Happily the rigors of military etiquette are mitigated thrice a week by balls or hops, which are given by the cadets to their friends and guests at Cozzens’s Hotel and elsewhere in the neighborhood.  These gay parties are justly famed among the fair sex; for better and more indefatigable dancers than the cadets are not to be found even in New York.  Pretty girls who go to West Point to spend a few days in the bracing air, and enjoy the lovely Hudson scenery, invariably declare that they never enjoyed any ball in their life so much as the Cadet Hops. The following gentlemen are the managers of the hops, and to them our artist desires to return thanks for the attention paid him on his professional visit: Nicholas Bowen, John R. B. Burtwell, Frank Huger, Wm. G. Jones, Josiah H. Kellog, Wesley Merritt, Horace Porter, S. Dodson Ramseur, John Adair, Nathaniel R. Chambliss, Campbell C. Emory, Charles E. Hazlett, William M’K. Leoser, Henry W. Kingsbury.    

During the Civil War those cadets served on both sides: Huger commanded artillery units in Longstreet’s Corps.  Merritt was promoted from captain to brigadier just before Gettysburg and served in the U.S. Army through the Spanish-American War. Ramseur became a Confederate major general and was killed at Cedar Creek.    Porter served on Grant’s staff.  Hazlett commanded the battery on Little Round Top at Gettysburg and was killed by a sharpshooter.

 

Camp Dancing During the Civil War

An excerpt from Charles W. Bardeen’s A Little Fifer’s War Diary describes as very “formal” dance held in camp by soldiers.  Charles enlisted in the 1st Massachusetts on July 21, 1862 at the age of 14 as a drummer.  He found he was not good at drumming and switched to playing the fife.  In his book, Charles intersperses his diary notations with post war comments.  In the spring of 1864, while encamped at Brandy Station, he wrote the following item in his diary for March 24 (boldface) and followed that notation with comments concerning the event:

March 24.  Pleasant. Grand Ball.  Went over and staid ‘till Supper.  Did not dance.  Got up in good style for privates.
[Bardeen’s post war comments] What I especially remember of this evening is the psychological effect of skirts.  When it became known that the officers were to give us the use of their building for this ball some of the men sent home for various articles of women’s finery, including hoop skirts then in vogue.  The men who dressed themselves in these garment were by no means the most feminine in the regiment, but the effect upon the rest of us was to produce the impulse of protection.  The Excelsior brigade had not been invited, and toward midnight they attempted to force an entrance, using long poles as battering rams against an end door.  As they pushed in and the fight began Jim McCrae happened to be walking on my arm, and I put myself in front of him as inevitably as if he had been a girl fifteen years old.  But only for an instant.  Jim was an Irishman of the Kilkenny type, red-haired, freckled face, blue eyes, always good-natured but always spoiling for a row.  He swished his skirts out of the way, pulled up sleeves showing arms as remarkable for their whiteness as for their strength, and sailed into that Excelsior crowd with both fists.  Only a few had got in and they were soon thrust our(t) again and the door securely fastened.  The dance went on, and I think Jim and I finished the promenade, but the rest of the night I had a sort of sub-consciousness that in spite of his skirts he was quite able to take care of himself.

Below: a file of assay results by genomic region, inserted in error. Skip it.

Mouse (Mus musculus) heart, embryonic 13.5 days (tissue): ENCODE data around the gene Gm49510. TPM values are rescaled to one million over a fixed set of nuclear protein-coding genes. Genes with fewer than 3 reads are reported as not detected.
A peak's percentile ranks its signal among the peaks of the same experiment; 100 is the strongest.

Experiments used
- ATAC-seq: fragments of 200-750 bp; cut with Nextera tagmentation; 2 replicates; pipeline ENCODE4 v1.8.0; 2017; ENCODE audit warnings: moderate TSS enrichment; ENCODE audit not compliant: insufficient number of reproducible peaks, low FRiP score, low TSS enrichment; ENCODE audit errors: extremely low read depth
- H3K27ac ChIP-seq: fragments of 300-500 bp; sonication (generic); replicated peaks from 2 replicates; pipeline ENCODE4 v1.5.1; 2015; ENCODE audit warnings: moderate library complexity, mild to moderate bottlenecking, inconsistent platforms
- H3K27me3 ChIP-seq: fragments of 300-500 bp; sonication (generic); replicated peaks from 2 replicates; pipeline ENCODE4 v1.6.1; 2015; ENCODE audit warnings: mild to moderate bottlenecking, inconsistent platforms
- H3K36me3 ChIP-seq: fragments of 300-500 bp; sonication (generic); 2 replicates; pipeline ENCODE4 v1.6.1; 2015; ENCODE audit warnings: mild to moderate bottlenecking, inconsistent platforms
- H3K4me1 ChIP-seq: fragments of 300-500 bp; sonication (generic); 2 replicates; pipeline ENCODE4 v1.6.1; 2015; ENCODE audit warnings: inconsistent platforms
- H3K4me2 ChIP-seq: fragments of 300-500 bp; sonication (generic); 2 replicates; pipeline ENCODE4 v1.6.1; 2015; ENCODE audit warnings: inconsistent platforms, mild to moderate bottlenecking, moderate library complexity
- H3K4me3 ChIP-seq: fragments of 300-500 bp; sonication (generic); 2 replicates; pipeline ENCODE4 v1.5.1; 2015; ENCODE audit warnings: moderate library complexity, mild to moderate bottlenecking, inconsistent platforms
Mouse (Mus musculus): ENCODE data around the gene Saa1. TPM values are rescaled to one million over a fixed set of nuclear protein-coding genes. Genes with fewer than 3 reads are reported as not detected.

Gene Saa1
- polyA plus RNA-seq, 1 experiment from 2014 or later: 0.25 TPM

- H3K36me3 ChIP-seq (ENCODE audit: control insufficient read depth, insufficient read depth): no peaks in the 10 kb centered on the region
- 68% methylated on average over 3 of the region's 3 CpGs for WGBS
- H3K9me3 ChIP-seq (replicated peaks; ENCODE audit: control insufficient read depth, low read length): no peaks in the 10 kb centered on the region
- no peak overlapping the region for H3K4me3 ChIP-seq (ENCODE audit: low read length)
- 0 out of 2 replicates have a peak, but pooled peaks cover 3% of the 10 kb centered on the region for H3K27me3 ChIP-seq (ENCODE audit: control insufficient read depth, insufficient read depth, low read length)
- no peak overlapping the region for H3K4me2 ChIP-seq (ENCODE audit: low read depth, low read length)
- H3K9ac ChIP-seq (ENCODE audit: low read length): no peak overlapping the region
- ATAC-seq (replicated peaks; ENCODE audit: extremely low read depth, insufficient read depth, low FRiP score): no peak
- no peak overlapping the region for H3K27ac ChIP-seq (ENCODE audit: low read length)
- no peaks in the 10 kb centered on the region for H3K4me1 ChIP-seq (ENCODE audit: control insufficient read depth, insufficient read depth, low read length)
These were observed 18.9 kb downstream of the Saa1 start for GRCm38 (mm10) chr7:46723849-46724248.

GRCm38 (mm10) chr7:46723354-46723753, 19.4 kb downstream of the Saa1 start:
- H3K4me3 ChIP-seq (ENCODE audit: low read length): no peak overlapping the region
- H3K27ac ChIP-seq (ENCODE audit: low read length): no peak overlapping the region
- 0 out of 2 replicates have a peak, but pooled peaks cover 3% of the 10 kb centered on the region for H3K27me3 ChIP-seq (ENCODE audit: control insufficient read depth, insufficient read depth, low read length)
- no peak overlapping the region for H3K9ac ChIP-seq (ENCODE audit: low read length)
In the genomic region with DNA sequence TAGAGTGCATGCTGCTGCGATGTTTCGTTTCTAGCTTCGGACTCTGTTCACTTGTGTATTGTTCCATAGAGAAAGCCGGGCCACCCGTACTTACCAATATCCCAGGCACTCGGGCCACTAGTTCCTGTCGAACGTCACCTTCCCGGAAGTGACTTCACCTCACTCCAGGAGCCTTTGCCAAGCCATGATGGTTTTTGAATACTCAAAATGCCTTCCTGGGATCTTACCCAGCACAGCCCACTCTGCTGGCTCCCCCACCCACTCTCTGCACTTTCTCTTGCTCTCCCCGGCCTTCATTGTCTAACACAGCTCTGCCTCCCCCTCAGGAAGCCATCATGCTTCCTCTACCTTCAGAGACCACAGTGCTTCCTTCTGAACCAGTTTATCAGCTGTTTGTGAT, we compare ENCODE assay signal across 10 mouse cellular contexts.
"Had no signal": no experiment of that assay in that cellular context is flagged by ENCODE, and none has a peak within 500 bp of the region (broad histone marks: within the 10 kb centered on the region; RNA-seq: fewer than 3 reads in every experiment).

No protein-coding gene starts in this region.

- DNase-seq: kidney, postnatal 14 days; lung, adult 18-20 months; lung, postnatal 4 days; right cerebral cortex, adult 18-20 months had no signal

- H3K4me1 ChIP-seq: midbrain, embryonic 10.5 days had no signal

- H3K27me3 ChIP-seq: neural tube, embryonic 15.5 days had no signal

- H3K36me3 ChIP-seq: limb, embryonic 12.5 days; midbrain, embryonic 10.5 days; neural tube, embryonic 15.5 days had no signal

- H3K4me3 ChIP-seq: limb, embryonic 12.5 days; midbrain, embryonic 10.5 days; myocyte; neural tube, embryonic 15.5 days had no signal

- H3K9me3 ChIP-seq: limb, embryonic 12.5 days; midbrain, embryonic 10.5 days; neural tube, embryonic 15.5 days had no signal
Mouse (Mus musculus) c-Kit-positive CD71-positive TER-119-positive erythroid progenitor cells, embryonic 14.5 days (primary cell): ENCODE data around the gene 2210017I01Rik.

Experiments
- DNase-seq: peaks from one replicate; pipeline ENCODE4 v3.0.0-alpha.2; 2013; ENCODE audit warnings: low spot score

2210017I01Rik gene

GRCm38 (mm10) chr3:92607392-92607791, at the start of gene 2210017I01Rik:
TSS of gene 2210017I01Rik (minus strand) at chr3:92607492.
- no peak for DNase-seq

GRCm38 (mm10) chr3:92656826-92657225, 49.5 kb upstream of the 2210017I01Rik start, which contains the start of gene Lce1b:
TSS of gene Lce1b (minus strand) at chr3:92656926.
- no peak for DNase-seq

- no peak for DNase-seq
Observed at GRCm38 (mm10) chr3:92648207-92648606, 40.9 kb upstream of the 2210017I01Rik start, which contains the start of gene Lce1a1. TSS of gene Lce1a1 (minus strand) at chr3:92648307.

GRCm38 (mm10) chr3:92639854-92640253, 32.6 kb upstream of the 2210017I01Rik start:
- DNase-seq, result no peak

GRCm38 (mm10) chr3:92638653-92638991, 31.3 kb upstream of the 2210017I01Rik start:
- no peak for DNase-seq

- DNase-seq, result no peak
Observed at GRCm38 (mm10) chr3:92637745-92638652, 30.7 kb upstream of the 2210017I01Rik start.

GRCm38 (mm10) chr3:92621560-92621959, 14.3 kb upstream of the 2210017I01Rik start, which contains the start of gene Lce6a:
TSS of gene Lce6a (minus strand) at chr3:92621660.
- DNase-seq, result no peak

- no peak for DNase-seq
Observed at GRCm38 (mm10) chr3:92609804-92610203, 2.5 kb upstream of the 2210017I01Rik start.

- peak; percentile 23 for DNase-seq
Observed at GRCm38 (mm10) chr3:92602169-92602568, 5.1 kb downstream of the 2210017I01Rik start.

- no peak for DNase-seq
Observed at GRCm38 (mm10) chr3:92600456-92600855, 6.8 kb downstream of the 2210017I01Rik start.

Picture

 A Stag Dance from Harper’s Weekly, February 6, 1864
Our soldiers believe in the literal interpretation of the dictum of the Wise Man that "there is a time to dance." But to put their faith into works is not the easiest thing in the world, owing to the lack of partners of the feminine persuasion. However, by imagining a bearded and pantalooned fellow to be of "t'other kind," they succeed in getting up what they call a "Stag Dance," which is better than none, as is shown by the intense interest evinced by the spectators.

 

Email: Info@CivilWarDance.org  

Copyright 2014 Civil War Dance Foundation
Do not reproduce any text or photographs from this website without permission.